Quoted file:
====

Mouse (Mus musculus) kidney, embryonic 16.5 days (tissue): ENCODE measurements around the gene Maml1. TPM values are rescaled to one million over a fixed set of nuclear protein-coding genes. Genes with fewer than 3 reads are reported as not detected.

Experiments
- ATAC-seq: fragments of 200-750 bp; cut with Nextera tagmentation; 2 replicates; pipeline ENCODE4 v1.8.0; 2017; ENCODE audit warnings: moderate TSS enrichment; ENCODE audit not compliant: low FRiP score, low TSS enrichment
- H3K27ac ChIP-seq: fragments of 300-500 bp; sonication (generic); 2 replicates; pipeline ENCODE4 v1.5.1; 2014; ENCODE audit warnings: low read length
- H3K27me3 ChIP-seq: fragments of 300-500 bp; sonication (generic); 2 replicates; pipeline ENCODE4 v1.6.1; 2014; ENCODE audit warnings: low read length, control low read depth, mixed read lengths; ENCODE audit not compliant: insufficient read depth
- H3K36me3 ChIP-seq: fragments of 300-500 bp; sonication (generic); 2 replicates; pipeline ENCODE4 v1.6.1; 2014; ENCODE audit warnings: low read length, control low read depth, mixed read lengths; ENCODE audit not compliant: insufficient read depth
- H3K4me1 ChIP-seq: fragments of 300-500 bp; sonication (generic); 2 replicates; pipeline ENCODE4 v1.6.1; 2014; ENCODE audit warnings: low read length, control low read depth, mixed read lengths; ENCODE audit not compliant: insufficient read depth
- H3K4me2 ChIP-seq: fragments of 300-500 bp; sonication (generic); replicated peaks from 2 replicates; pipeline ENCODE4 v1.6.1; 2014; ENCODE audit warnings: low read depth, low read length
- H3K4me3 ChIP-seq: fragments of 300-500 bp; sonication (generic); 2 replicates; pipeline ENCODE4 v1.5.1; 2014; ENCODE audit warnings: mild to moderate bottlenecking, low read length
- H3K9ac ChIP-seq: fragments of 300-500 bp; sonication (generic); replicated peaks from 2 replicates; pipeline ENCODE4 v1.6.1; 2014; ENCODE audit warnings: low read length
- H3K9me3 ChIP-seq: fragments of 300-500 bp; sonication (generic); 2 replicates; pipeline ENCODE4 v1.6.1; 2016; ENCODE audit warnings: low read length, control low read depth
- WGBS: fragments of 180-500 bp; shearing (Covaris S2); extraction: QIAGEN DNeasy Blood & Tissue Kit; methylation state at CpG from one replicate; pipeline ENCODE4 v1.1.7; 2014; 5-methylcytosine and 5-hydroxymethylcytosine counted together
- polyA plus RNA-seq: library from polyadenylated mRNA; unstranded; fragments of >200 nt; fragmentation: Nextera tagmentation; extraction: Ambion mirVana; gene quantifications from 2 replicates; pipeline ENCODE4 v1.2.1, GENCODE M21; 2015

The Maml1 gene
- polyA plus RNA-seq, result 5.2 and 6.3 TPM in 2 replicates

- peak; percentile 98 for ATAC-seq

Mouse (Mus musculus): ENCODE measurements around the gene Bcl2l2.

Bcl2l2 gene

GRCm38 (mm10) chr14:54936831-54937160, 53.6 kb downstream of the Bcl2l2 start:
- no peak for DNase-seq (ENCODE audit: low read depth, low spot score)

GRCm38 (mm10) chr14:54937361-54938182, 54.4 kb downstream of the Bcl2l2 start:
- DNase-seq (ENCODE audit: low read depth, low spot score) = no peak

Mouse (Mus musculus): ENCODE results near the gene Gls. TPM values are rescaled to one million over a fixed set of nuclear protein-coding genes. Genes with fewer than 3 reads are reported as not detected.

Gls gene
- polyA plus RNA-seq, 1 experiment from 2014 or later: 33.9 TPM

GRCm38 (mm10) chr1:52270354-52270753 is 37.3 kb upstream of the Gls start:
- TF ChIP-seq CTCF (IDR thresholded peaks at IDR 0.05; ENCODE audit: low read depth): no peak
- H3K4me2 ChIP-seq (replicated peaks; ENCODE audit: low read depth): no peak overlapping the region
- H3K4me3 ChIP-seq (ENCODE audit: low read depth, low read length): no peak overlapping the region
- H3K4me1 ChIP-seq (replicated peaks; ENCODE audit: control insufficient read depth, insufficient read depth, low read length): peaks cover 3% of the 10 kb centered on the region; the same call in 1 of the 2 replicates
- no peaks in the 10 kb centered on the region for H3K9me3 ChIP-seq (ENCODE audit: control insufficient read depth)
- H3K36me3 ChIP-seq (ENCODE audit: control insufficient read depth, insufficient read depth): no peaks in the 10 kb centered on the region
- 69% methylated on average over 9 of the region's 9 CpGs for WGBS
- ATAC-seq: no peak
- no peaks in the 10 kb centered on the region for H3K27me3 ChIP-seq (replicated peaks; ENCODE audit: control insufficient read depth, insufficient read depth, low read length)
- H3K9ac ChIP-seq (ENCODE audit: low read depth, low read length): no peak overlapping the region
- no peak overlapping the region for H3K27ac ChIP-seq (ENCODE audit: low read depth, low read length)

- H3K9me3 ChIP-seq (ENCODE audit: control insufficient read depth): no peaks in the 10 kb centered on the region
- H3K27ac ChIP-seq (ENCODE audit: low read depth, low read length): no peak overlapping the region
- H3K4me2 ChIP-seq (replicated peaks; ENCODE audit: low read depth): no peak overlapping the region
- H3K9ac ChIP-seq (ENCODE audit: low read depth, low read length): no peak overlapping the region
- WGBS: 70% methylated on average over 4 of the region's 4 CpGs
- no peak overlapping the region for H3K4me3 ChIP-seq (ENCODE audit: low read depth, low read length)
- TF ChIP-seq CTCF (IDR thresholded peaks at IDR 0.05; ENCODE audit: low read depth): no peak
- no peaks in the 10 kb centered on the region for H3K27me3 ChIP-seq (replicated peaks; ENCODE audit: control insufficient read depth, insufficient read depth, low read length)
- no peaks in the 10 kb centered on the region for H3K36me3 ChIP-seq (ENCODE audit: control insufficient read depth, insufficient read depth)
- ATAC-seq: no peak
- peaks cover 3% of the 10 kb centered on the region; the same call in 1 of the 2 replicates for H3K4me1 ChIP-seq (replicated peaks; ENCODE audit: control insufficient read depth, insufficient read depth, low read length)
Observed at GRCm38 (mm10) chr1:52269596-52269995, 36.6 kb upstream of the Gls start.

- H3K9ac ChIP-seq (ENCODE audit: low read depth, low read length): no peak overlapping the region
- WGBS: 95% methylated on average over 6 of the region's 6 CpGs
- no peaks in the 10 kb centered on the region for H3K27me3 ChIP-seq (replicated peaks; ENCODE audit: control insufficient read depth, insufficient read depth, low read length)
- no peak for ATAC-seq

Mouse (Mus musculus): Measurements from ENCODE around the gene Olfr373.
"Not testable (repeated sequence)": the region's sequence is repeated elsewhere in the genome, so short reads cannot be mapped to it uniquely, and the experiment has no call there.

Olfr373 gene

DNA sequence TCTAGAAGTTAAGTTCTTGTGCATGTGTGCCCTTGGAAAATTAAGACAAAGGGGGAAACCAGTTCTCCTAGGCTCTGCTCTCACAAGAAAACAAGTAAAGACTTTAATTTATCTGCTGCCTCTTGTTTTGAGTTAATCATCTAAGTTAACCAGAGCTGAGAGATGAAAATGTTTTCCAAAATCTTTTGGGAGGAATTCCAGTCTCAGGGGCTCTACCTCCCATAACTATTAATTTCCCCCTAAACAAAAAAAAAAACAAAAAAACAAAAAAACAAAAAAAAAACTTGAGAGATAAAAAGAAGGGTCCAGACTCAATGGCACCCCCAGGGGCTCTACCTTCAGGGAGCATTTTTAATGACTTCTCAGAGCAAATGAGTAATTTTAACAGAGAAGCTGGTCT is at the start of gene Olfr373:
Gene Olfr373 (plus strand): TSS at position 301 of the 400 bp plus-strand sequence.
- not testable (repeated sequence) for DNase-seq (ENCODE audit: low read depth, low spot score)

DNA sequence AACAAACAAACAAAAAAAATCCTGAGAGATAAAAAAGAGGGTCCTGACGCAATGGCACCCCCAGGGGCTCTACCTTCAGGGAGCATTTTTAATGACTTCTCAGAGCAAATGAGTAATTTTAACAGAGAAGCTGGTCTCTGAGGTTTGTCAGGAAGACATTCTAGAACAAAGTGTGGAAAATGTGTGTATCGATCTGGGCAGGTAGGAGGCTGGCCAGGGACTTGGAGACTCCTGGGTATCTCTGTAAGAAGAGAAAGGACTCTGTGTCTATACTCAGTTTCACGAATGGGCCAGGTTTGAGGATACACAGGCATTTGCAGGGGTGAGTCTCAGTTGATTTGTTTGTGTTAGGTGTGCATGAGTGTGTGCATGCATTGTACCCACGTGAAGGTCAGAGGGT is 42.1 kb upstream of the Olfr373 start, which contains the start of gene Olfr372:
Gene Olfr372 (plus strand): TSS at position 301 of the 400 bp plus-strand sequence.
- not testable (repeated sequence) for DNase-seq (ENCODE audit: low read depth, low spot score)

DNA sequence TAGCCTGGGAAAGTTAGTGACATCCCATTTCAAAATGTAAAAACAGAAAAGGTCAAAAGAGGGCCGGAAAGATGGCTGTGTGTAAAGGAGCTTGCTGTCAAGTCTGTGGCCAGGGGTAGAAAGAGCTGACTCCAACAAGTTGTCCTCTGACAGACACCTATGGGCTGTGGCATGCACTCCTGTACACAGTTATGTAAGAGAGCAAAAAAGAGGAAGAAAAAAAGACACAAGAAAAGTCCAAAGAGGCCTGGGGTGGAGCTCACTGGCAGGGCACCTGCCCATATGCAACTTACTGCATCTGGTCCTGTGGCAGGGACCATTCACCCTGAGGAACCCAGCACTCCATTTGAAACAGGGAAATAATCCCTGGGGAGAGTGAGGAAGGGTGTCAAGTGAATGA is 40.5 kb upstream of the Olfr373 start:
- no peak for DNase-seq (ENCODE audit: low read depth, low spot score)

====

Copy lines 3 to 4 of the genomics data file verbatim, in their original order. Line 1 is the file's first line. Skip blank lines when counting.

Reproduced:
- ATAC-seq: fragments of 200-750 bp; cut with Nextera tagmentation; 2 replicates; pipeline ENCODE4 v1.8.0; 2017; ENCODE audit warnings: moderate TSS enrichment; ENCODE audit not compliant: low FRiP score, low TSS enrichment
- H3K27ac ChIP-seq: fragments of 300-500 bp; sonication (generic); 2 replicates; pipeline ENCODE4 v1.5.1; 2014; ENCODE audit warnings: low read length